Most people think of Quantified Self as being mainly focused on gaining knowledge about one’s body and health. That’s a fine generalization, but most of us pay little attention to the environment around us, which can have a bigger impact on our lives than the number of steps we take! My particular interest is in understanding the risks and potential negative health effects caused by factors such as air quality, the water we drink and shower with, and different types of electromagnetic radiation (wifi, cellphone towers) that the modern world has surrounded us with. Over the next series of posts, I will be sharing what I’ve learned about various aspects of my indoor environment, starting with air quality, and steps I’m taking to better optimize my living space.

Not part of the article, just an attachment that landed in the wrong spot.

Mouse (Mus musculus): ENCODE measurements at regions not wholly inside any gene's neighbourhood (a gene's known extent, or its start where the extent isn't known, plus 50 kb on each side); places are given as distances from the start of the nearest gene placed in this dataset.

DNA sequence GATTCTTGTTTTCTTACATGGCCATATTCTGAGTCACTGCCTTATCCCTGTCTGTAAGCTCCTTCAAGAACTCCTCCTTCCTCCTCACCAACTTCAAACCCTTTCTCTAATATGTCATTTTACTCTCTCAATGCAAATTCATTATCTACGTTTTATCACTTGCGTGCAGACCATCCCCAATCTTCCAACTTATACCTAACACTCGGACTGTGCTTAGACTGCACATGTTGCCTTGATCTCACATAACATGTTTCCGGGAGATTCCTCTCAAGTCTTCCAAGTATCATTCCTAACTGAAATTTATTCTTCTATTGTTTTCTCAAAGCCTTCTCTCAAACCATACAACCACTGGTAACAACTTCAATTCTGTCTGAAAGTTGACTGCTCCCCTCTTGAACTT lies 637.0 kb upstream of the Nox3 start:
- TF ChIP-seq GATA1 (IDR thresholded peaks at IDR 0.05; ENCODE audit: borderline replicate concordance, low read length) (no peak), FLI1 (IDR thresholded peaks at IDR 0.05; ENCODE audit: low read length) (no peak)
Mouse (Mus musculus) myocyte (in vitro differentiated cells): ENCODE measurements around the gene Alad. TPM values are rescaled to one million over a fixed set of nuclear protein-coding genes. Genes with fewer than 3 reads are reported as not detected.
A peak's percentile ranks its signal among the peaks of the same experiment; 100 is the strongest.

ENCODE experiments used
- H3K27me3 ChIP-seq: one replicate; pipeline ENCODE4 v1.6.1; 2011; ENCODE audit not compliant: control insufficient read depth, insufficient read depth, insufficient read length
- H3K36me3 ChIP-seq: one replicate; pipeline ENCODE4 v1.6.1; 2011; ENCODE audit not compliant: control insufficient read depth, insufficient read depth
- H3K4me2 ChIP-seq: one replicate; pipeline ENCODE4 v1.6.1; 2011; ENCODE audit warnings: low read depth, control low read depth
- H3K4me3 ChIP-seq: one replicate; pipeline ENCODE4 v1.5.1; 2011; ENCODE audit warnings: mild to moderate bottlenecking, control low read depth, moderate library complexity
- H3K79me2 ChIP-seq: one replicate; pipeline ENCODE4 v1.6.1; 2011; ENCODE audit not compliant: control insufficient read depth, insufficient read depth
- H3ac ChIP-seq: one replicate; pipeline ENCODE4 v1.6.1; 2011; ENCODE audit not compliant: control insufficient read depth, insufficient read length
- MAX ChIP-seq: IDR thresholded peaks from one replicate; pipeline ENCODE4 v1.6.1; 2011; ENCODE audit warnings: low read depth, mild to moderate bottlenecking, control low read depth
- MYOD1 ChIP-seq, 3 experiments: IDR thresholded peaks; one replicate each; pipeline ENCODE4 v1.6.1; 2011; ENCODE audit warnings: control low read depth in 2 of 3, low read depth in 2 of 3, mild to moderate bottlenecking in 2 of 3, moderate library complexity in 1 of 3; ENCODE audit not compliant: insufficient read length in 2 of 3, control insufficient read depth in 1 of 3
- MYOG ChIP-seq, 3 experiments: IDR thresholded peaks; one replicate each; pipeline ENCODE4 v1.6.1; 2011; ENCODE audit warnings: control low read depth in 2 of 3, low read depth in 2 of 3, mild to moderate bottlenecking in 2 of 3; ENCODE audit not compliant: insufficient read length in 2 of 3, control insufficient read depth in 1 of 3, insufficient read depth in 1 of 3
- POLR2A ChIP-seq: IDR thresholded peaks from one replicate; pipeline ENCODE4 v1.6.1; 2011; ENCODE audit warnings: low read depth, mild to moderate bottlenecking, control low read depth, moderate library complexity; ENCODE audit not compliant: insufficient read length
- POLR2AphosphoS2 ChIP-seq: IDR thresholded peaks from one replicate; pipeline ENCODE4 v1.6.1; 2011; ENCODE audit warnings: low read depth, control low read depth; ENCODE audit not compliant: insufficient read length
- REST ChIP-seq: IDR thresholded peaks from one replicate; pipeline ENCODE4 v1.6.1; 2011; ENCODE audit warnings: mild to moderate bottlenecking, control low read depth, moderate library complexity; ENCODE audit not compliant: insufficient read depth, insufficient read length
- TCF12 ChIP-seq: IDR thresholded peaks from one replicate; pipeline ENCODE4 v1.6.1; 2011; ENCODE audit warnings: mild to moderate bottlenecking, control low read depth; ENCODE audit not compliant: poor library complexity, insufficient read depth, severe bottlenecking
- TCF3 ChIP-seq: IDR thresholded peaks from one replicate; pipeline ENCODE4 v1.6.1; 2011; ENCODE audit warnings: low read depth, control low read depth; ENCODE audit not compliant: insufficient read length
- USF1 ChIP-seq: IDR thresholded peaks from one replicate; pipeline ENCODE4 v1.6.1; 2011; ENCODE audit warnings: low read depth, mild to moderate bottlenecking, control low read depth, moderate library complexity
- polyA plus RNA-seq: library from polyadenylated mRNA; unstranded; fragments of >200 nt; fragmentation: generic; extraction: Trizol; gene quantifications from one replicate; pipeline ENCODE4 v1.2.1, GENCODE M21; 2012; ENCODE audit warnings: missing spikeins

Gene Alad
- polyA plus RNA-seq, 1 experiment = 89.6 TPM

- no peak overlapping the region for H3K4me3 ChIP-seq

Why Is Indoor Air Quality So Important?
Poor air quality has been linked to numerous acute and chronic conditions, from decreased concentration and cognitive function to sleep issues and the development of autoimmune conditions, asthma, or even cancer.
What Can (and Should) We Measure?
- Temperature: Ideal indoor temperatures range from 73° F to 79° F in the summer, and 68° F to 75° F in the winter. 
- Humidity: High humidity levels in the home can lead to mold growth. Ideally, indoor humidity should be in the range of 30-60 percent. 
- Particulate Matter (PM): There are two categories of PM – coarse dust particles (PM10) between 2.5 to 10 micrometers in diameter. Sources include dust, pollen, and mold. Fine particles (PM2.5) are 2.5 microns (µ) in diameter or smaller. Fine particles are produced from all types of combustion, including motor vehicles, power plants, residential wood burning, forest fires, agricultural burning, and some industrial processes. For PM2.5, the short-term standard (24-hour or daily average maximum level) is 35 micrograms per cubic meter of air (µg/m3) and the long-term standard (annual average) is 15 µg/m3. For PM10, the short-term standard is 150 µg/m3 (there is currently no long-term standard).